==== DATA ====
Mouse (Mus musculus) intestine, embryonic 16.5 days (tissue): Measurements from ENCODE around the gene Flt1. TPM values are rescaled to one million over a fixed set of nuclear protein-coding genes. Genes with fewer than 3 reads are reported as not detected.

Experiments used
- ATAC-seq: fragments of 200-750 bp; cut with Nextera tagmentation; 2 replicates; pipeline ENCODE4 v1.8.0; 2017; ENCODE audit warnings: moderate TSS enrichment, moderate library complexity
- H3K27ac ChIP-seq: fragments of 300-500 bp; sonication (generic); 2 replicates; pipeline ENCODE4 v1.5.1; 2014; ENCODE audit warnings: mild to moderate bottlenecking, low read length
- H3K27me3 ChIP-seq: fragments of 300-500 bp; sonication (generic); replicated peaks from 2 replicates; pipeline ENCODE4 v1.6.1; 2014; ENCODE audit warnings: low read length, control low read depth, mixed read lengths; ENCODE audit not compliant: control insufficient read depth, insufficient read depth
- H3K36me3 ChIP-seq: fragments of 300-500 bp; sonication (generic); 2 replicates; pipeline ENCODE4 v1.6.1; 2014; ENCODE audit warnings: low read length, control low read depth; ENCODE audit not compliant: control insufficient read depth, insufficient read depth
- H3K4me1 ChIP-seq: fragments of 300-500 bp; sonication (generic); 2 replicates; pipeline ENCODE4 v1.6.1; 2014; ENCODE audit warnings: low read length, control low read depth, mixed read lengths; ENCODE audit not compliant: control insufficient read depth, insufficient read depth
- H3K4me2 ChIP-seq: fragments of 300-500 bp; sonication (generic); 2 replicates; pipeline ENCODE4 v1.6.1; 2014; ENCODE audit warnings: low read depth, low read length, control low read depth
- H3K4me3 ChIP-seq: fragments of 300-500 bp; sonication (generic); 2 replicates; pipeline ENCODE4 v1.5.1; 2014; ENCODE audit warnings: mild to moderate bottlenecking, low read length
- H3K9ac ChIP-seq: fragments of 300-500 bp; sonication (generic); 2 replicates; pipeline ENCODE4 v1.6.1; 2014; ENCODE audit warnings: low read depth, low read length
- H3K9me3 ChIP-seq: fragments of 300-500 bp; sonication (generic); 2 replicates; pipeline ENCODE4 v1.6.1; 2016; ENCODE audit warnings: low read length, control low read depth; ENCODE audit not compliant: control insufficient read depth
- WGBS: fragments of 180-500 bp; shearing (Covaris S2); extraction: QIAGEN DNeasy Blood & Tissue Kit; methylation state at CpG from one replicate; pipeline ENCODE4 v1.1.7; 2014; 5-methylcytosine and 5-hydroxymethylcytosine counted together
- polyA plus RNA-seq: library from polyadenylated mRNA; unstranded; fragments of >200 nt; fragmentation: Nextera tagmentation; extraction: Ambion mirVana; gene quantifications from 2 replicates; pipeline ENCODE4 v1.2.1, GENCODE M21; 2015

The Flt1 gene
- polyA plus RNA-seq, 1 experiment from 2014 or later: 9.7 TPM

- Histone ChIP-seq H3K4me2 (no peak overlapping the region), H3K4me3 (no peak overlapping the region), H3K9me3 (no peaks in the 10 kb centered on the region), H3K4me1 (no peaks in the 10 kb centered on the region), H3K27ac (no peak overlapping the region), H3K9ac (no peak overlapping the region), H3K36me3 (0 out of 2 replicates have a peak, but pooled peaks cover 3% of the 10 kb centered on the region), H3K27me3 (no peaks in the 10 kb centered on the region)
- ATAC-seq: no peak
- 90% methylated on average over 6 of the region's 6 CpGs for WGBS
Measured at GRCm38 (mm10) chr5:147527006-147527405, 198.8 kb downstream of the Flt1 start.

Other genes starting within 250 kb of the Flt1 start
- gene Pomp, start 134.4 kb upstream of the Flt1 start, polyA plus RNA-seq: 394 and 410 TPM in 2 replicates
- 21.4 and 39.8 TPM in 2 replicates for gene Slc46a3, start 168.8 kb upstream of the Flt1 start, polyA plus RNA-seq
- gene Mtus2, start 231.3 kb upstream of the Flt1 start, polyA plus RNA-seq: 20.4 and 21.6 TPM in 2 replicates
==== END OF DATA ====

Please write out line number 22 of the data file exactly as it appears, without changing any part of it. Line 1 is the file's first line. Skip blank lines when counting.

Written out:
- 21.4 and 39.8 TPM in 2 replicates for gene Slc46a3, start 168.8 kb upstream of the Flt1 start, polyA plus RNA-seq